Timing of first menstrual cycle may be predictor of cardiovascular disease risk in women

Age at onset of menarche (first menstrual cycle) is associated with increased body mass index (BMI), waist circumference, and overall obesity in adulthood, according to a recent study accepted for publication in The Endocrine Society's Journal of Clinical Endocrinology & Metabolism (JCEM).

Cardiovascular disease (CVD) is the leading cause of death in women in the United States. When compared to men, women may manifest their clinical disease later in life, rendering standard risk prediction algorithms less reliable in women. The current study uses a life course approach, which looks for associations between earlier life events and later health outcomes, to better understand and predict CVD risk in women at their pre-clinical stage.

"The purpose of this study was to examine whether female reproductive risk factors – including onset of menarche, number of births over a lifetime (called parity), onset of menopause, and menopausal status – are associated with indices of body fat composition," said Caroline S. Fox, MD, MPH, of the National Heart, Lung, and Blood Institute, and senior author of the study. "We found that earlier onset of menarche is associated with overall adiposity, whereas parity and menopausal age were not associated with adiposity measures. Post-menopausal women also had higher levels of overall adiposity, though this appeared to be mostly due to age and not menopausal status."

The study featured 1,638 women who participated in the Framingham Heart Study (FHS) between 2002 and 2005. These participants were aged 40 or older, weighed less than 160 kg and not pregnant. Study participants underwent a physical exam along with laboratory analyses to measure visceral adiposity (VAT, the "belly fat" around the abdomen) and subcutaneous adiposity (SAT, the fat under the skin). The study modeled the relationship between VAT, SAT, and female reproductive factors after adjusting for age, smoking status, alcohol intake, physical activity index, hormone replacement therapy and menopausal status. Results of the study showed the timing of the first was associated with generalized but not regional body fat depots.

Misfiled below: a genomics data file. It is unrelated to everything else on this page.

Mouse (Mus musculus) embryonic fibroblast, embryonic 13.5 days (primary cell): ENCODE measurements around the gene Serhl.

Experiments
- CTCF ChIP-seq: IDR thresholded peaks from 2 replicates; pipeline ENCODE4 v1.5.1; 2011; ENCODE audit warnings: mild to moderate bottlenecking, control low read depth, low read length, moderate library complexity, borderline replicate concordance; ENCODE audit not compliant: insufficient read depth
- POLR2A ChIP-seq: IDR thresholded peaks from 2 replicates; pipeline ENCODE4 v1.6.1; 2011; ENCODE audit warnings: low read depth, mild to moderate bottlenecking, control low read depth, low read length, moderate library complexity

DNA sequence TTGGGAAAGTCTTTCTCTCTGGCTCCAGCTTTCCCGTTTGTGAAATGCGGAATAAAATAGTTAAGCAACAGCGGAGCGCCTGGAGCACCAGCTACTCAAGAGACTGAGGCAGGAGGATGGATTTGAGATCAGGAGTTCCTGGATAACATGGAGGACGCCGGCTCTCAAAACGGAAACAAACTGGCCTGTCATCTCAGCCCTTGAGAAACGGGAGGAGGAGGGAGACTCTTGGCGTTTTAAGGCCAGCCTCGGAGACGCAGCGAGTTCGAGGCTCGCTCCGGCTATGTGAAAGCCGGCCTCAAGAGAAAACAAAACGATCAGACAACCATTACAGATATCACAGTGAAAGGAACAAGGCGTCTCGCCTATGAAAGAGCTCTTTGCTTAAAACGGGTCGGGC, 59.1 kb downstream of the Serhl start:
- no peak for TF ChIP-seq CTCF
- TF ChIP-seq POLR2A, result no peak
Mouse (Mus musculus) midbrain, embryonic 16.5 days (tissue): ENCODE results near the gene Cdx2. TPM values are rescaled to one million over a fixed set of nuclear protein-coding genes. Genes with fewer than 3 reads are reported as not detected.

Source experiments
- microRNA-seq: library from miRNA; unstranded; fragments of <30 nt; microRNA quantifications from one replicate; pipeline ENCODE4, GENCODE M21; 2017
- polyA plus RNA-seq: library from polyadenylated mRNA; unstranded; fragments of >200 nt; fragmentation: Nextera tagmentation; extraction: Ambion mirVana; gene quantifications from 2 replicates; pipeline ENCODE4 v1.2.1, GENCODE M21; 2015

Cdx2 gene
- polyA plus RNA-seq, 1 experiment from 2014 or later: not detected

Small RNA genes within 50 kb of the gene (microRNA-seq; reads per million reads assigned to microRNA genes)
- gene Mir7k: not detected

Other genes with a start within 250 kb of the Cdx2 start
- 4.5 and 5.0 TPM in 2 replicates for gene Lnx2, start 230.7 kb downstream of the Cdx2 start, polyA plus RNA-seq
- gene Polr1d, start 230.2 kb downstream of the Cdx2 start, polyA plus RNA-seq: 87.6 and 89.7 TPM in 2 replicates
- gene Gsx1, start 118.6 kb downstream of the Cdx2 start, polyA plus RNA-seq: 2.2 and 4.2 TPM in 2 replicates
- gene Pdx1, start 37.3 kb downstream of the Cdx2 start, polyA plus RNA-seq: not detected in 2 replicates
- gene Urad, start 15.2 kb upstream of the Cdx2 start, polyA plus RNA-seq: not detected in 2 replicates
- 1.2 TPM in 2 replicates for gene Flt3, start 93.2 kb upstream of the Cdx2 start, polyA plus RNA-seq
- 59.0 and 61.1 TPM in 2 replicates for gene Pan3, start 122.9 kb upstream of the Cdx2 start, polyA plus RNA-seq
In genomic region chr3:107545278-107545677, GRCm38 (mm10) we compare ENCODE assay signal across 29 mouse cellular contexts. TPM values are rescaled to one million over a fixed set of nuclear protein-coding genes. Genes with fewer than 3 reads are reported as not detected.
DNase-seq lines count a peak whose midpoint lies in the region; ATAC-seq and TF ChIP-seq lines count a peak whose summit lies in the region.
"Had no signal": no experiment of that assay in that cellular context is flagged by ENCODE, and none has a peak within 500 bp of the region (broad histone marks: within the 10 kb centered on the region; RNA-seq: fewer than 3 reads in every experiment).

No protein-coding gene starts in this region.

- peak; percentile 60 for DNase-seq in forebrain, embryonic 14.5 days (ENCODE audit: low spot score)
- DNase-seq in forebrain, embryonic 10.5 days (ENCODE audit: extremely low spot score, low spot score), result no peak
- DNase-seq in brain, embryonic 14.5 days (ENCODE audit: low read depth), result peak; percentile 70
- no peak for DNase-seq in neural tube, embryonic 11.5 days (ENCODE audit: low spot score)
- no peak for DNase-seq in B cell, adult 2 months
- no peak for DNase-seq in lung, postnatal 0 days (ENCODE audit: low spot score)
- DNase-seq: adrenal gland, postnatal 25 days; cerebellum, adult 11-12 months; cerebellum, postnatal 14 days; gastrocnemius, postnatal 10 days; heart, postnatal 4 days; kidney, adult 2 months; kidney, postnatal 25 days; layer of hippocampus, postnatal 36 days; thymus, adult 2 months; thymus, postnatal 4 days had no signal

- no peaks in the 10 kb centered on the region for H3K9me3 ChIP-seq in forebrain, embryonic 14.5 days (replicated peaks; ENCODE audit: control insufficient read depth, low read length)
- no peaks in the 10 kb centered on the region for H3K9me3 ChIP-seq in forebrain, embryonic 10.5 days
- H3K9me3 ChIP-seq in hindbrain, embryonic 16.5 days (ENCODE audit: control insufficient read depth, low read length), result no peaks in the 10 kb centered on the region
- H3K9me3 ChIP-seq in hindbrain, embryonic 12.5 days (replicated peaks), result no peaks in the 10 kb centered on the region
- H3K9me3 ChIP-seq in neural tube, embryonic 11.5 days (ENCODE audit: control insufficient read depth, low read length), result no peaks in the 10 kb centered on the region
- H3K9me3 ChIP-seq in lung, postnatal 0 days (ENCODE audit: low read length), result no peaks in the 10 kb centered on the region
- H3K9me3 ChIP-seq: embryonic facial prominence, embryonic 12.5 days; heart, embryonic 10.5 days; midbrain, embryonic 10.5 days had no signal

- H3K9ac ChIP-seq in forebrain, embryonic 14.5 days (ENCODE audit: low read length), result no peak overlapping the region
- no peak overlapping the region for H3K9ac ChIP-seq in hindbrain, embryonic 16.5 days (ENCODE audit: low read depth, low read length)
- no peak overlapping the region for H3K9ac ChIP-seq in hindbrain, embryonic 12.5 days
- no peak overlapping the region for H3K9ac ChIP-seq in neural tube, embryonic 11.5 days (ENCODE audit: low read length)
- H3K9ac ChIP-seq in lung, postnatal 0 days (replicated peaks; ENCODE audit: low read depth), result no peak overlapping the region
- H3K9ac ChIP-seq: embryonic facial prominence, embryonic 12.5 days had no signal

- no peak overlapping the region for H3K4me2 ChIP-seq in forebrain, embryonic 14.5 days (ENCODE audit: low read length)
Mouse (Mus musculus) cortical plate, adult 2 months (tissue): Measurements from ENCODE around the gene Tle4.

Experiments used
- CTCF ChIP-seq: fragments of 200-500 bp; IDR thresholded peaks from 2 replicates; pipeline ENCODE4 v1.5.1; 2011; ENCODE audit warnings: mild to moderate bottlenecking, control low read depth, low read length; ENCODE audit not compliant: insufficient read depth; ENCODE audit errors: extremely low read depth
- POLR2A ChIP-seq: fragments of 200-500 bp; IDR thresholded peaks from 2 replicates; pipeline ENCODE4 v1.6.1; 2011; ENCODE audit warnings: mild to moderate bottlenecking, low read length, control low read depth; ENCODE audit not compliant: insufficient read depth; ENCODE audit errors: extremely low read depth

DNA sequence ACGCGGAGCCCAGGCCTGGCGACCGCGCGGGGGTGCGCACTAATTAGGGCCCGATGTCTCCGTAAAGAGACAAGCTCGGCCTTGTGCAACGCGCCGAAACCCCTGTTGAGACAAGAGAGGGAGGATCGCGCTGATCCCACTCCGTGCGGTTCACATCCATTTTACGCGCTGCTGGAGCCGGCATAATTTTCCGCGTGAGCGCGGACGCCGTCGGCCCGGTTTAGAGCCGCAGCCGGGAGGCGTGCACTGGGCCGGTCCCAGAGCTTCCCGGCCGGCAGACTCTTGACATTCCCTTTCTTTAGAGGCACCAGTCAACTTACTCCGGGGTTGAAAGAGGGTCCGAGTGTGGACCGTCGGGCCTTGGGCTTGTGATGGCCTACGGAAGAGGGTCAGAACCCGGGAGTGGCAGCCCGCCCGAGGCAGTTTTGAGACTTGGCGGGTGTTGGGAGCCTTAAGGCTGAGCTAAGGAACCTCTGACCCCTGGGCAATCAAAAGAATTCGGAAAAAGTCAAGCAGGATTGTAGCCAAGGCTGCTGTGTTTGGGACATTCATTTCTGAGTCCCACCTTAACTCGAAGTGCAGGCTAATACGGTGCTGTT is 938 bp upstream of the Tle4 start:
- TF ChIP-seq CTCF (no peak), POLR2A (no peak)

"This research suggests that select female reproductive risk factors, specifically onset of , are associated with overall adiposity, but not with specific indices of body fat distribution," said Dr. Subbulaxmi Trikudanathan, of Harvard Medical School in Boston, MA, and lead author of the study . "Ultimately, the important question is whether female reproductive risk factors can be used to target lifestyle interventions in high risk to prevent the metabolic consequences of and cardiovascular disease."

More information: The article, "Association of female reproductive factors with body composition: the Framingham Heart Study," appears in the January 2013 issue of JCEM.

add to favorites email to friend print save as pdf

Related Stories

Hot flashes may be fewer in older, heavier women

Aug 31, 2011

A recent study accepted for publication in The Endocrine Society's Journal of Clinical Endocrinology & Metabolism (JCEM) found that among women aged 60 and above, heavier women have fewer hot flashes than their leaner counte ...

Genes link puberty timing and body fat in women

Nov 21, 2010

Scientists have discovered 30 new genes that control the age of sexual maturation in women. Notably, many of these genes also act on body weight regulation or biological pathways related to fat metabolism. The study, which ...

Recommended for you

Hospital acquisitions leading to increased patient costs

5 hours ago

The trend of hospitals consolidating medical groups and physician practices in an effort to improve the coordination of patient care is backfiring and increasing the cost of patient care, according to a new study led by the ...

User comments